Temperature tabel

Vegetables52 to 57 °C
Fruit57 °C
Meat (fried or boiled)63 °C
Fish (fried or boiled)63 °C
Fruit leather57 °C
Pasta and rice63 °C
Nuts and seeds46-52 °C

Drying complete meals with various ingredients

You can dry entire meals as long as the ingredients can be dehydrated and you avoid using excessive amounts of fat during preparation. Adjust the drying temperature based on the ingredient that requires the highest temperature. Keep in mind that the shelf life of the meal will be determined by the ingredient with the shortest storage time

Different ways for dehydrating backpacking meals:

Method 1:

You can prepare a whole meal, dry it, and divide it into portions. Examples on this website are Chili con carne, Game stew, Curry stew, etc. I mostly use this method.

Method 2:

It’s also possible to dry the ingredients separately. You can dry vegetables, meat, pasta, rice, or potatoes separately. Afterwards, you can mix them yourself for your dinner. An example of such a meal is vegetable mash with minced meat and couscous salad with mint and pine nuts.

Tips and tricks

I also recommend checking out the “Tips and Tricks” section as well. This section is packed with valuable information that can help you dry a wide variety of foods and meals. Whether you’re a seasoned pro or just starting out, you’re sure to find useful tips and insights to guide you along the way.

  • Food dehydrator
    While an oven with a fan can be used for drying food, I personally prefer using a food dehydrator. If you’re interested in purchasing a food dehydrator or want to learn more about using one, be sure to check out the information provided under the “food dehydrator” tab. You’ll find helpful tips and advice to guide you in your decision-making process.
  • Storage and shelf life
    Properly storing dried food can significantly prolong its shelf life. Dried vegetables can stay fresh for over a year, and dried fruit can last for a year or even longer. For further information on this topic, be sure to visit the “advice and tips” section.
  • Rehydration
    There are several ways to rehydrate food. Under the rehydration on trail, you can read about how I rehydrate my meals.


In the “Recipes” section, you’ll discover comprehensive descriptions of a wide range of recipes. You’ll learn about the preparation, drying, and storage processes, as well as the quantity of water needed to rehydrate the food. The information is accompanied by ample illustrations, with images showcasing the food both before and after drying. Occasionally, I also provide video demonstrations.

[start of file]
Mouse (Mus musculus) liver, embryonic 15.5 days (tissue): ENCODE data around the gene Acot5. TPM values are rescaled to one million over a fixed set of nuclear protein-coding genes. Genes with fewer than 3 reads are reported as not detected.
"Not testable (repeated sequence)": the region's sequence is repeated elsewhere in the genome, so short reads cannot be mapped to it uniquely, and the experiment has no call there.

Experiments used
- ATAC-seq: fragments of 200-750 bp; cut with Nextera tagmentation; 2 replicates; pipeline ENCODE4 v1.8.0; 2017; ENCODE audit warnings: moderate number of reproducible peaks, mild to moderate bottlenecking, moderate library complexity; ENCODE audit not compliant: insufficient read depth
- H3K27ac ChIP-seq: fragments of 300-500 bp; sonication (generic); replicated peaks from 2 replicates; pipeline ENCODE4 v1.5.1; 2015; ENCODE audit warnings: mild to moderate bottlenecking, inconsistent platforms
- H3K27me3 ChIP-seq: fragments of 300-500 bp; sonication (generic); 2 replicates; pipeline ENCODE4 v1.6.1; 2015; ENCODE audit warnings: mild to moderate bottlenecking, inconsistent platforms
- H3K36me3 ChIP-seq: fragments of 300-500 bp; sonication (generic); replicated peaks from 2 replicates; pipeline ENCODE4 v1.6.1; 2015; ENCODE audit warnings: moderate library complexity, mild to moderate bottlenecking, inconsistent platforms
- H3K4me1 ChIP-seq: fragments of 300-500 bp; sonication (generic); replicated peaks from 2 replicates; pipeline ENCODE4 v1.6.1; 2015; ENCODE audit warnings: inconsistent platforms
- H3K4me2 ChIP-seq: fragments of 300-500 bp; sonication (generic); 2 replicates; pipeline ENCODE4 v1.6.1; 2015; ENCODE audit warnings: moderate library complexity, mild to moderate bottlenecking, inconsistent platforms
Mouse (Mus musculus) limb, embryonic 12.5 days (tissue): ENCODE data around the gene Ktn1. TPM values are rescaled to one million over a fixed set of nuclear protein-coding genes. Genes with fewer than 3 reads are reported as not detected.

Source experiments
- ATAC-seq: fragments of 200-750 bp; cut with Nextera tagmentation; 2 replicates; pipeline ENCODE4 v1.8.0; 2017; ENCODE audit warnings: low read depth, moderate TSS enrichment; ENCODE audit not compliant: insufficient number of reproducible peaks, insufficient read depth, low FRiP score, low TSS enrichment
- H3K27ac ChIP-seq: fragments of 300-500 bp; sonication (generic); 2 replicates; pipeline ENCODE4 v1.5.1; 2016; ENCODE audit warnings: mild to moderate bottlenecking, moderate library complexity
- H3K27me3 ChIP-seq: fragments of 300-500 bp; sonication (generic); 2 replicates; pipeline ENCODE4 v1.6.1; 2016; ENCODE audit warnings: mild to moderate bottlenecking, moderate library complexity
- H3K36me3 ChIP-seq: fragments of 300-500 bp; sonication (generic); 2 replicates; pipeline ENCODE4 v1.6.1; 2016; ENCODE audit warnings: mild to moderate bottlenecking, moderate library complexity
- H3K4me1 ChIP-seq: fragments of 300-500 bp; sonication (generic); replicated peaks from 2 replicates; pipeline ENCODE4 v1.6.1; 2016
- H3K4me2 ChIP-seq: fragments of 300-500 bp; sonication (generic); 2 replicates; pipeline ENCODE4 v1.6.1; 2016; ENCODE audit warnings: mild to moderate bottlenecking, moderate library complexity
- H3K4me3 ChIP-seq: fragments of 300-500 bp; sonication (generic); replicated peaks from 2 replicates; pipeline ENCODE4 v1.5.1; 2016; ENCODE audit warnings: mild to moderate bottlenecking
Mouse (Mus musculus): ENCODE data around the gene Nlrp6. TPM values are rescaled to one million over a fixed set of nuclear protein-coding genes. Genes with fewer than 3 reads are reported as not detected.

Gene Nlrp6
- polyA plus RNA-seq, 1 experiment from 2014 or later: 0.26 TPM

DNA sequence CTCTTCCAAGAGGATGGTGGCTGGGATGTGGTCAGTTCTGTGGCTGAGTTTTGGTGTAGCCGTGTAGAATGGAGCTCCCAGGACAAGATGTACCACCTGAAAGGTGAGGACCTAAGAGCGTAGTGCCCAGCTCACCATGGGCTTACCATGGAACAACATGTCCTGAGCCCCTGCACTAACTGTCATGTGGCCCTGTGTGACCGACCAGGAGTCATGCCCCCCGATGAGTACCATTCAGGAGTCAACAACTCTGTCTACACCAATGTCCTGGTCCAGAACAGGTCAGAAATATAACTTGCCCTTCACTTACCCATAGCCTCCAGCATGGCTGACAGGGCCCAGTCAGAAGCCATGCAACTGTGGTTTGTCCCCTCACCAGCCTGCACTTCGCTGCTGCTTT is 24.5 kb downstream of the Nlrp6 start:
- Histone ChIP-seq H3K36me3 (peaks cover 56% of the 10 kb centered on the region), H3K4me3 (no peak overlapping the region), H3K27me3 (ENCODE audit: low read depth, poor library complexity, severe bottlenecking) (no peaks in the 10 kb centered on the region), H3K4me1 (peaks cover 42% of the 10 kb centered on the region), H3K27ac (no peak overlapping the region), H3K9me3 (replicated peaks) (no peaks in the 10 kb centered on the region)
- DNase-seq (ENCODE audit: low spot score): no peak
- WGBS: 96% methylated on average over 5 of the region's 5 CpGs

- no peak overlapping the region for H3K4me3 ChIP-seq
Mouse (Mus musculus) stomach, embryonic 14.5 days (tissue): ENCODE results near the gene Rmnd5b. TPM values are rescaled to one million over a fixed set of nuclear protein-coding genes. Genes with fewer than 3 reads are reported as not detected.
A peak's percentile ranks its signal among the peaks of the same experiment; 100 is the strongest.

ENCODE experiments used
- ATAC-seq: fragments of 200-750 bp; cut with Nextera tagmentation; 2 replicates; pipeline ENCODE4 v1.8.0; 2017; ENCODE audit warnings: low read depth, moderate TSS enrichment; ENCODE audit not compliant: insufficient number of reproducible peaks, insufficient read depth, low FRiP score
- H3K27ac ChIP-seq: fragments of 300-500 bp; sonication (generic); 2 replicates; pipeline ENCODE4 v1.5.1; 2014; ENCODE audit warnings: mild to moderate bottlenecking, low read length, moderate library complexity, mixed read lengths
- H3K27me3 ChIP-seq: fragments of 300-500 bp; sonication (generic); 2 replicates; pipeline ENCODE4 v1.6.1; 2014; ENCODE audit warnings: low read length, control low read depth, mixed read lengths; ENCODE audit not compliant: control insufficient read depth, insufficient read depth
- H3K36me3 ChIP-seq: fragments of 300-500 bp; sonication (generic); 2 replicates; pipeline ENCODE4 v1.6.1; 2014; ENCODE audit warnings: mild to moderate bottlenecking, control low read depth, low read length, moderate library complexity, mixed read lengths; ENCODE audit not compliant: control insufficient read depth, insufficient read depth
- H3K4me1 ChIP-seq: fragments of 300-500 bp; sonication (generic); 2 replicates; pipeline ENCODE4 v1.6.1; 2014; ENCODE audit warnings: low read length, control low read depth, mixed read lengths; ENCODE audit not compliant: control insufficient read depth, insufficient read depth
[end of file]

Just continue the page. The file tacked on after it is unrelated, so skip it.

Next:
I’m constantly developing new recipes and updating the section regularly, so it’s worth keeping an eye out for the latest additions! The recipes are organized into the following categories:

  • Dinners and lunches
  • Soups
  • Breakfasts
  • Cold salads
  • snacks
  • Fruit rolls / fruit leather
  • Yogurt rolls / yogurt leather

Getting started

If you’re new to the world of food dehydration, I suggest starting with drying fruits and vegetables. Once you’ve become comfortable with the process and your food dehydrator, you can gradually move on to more complex dishes.

Drying food isn’t just for hikers looking to make their own dehydrated meals. Snacks, fruit rolls, and dried nuts can be enjoyed on a daily basis, too. If you have a garden, food dehydration is an excellent method for preserving your harvest for future use. You can also use a food dehydrator to make yogurt, crackers, dry bread dough, and even to dry flowers. Additionally, you can make fruit and vegetable powders that can be added to smoothies, sauces, or baked goods. The possibilities are endless, and you can find plenty of inspiration on Excalibur’s Instagram account.

While my website primarily focuses on drying food for backpacking, many of the recipes and techniques can be enjoyed even if you’re not hitting the trails. So, whether you’re a seasoned hiker or just looking for a new way to preserve your produce, food dehydration is a valuable skill to learn!

Questions about drying food

I hope you find my website informative and inspiring! If you have any questions or concerns, please don’t hesitate to reach out to me. I’m always happy to help and provide any additional information you may need.